Saturday, 14 September 2013

PGCE POST #1: My story so far

*From this point, and including this one, all of my posts about PGCE year specifically, will be published on my new blog, found here.

This week, was the first week of my English PGCE.  Before I started, I felt all sorts of different things.  Firstly, I was excited that I was finally here.  I first applied for a PGCE during my final year of my degree in December 2010.  It had been my intention since school, that I would do an undergrad, and then afterwards, a PGCE, but I hadn't really researched into it, and ended up submitting a rushed application minutes before the deadline.  Obviously, I didn't get on, and I was devastated, but it gave me a year to work, and a year to get some more in school experience, and redo my application to a better standard when the system reopened in September.

I applied the second time in again, December, in 2012.  I did, I admit, put it off again and again, but I didn't leave it till quite the last minute this time, almost, but not quite.  It took me so long to pluck up the nerve to email by Uni personal tutor for a reference, again, but she provided me with one, and I applied, this time to Primary and Secondary courses.  My experience in schools had been in Primary, but I'd volunteered at a Youth camp for 12-16 year olds for the last two years, and I really enjoyed working with that age group.  Again, I wasn't successful, something I mostly put down to my application being sent late in the cycle, and the fact that I didn't decide on one age group, instead applying to both, an approach so ad-hoc, that my personal statement probably didn't make much sense.  I got a response from University stating that I wasn't offered an interview because I didn't have an 'A' in English Literature at A Level, which I did think was unfair, seeing as since then, I'd achieved a BA in the same subject, but I suppose when hundreds of people apply to the same course, it's a way of making placing them easier. 

I did get offered an interview at Liverpool Hope, for a Primary PGCE with French, but my French was actually so rusty since A Level, that I didn't even go to that interview.

Last year, in August, one of my Supervisors in work left, and I applied for his position.  I had no intention of applying for a PGCE again, having tried without any sort of success for the past two years.  I decided I'd try to get that role at work, and then maybe try and work my way up that career path instead.  I was never a hundred percent certain about it, and I remember once I'd applied, thinking secretly I'd hate it if I had to work 40 hours a week in a shop for the rest of my life.  During my degree, I remember feeling disheartened one day when we were studying a poem, really dissecting it, verse by verse, stanza by stanza.  I remember thinking 'who does this help?  And what affect does doing this have on anyone's life?'  When I applied for that job, I remember thinking the same, but I told myself that if I got the job, I'd do it for a year, get myself enough money to live off, maybe move out, and then assess my prospects.

I didn't get the job.

I feel I was very qualified to do that job.  I'd been there for five years, in various roles.  I still do.  I don't know why they decided not to appoint me, but as soon as I found out, I went home, and I went online to find out when the PGCE cycle started again.  I waited, and I weighed up my options.  I decided I was going to apply to Leeds as my first choice, because I knew people there, and they'd never rejected me before.  Plus, I was 22 and had never lived on my own before  As soon as the cycle opened, I applied, switching my top two choices at the last minute, I don't know why.  Gut instinct?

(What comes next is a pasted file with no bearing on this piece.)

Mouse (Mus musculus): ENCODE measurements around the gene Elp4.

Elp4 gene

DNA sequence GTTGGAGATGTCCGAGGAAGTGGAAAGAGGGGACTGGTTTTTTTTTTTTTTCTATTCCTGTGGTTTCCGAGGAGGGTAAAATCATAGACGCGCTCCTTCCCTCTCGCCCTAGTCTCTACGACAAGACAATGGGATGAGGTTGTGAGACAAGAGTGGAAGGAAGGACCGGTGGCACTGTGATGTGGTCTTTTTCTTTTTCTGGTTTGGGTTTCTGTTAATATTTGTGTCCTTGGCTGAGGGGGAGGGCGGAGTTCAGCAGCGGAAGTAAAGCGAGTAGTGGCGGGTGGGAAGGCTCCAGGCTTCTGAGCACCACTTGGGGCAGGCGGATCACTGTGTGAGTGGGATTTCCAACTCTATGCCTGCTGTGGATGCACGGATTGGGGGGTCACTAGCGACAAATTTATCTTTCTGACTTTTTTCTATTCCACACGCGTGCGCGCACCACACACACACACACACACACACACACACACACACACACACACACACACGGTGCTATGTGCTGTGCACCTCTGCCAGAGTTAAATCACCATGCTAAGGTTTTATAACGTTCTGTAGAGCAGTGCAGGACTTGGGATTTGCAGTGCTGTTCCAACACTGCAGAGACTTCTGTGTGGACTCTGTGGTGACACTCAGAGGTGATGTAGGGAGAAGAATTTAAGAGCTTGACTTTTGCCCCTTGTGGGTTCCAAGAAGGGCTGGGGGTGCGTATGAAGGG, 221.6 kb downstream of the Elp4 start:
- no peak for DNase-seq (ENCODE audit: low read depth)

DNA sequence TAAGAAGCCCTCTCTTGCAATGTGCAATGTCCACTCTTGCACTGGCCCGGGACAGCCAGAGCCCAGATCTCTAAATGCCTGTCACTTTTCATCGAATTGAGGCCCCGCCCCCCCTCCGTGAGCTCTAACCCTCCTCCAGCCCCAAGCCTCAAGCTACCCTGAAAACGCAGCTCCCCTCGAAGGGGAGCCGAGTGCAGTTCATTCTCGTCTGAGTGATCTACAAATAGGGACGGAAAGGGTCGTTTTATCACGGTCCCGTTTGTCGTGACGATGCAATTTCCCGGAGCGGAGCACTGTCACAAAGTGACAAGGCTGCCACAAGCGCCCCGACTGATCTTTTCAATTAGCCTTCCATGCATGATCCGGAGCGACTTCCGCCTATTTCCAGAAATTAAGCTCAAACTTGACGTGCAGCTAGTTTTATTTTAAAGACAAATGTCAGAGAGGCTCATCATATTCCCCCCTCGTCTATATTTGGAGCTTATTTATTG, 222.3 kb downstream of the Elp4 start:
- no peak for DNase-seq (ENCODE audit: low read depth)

By Christmas, I had an interview at my current Uni.  I studied so hard for that interview.  My Mum's friend has a daughter who was on her PGCE that year, so I asked her for possible interview questions I could prepare myself for, I found out what to look at, I joined the TES website, I read and re-read the National Curriculum, I got myself a volunteer placement in my old secondary school.

At my interview, there were only six of us, I thought it was pretty funny because bar one, we were all twentysomething blonde girls.  I remember feeling so nervous listening to the other girls' stories of their experiences, but I was confident that I'd done just as much, if not more than them.  The part that scared me most, was that the girls' degrees were all at least 2:1, or they were predicted a 2:1, and my 2:2 hung around my neck.  I was prepared to explain myself to the interviewer, but when I asked if there were anything from my personal statement he had an issue with, and wanted to discuss, he said no, he liked my personal statement and that's why I'd been invited to interview.  We were told as a benchmark, we'd find out around the 8th February.

I found out I had a place in January.

So now, I'm here, and so far, so good.  I know it's going to be the most difficult year I've had, and I know I'll not be able to go out much, and that I'll have no money, and I'll probably have a nervous breakdown in December.

I know my grammar needs to be better, and I need to make sure I don't swear in the classroom, or use too many colloquiallism.  I know I need to be firm, and that I can't let the students walk all over me, and I need to get myself a 'teacher stare' and not laugh when the students say inappropriate things, no matter how funny I find them.

I know it'll be hard, but I can't wait to face this year.  Let me have it.


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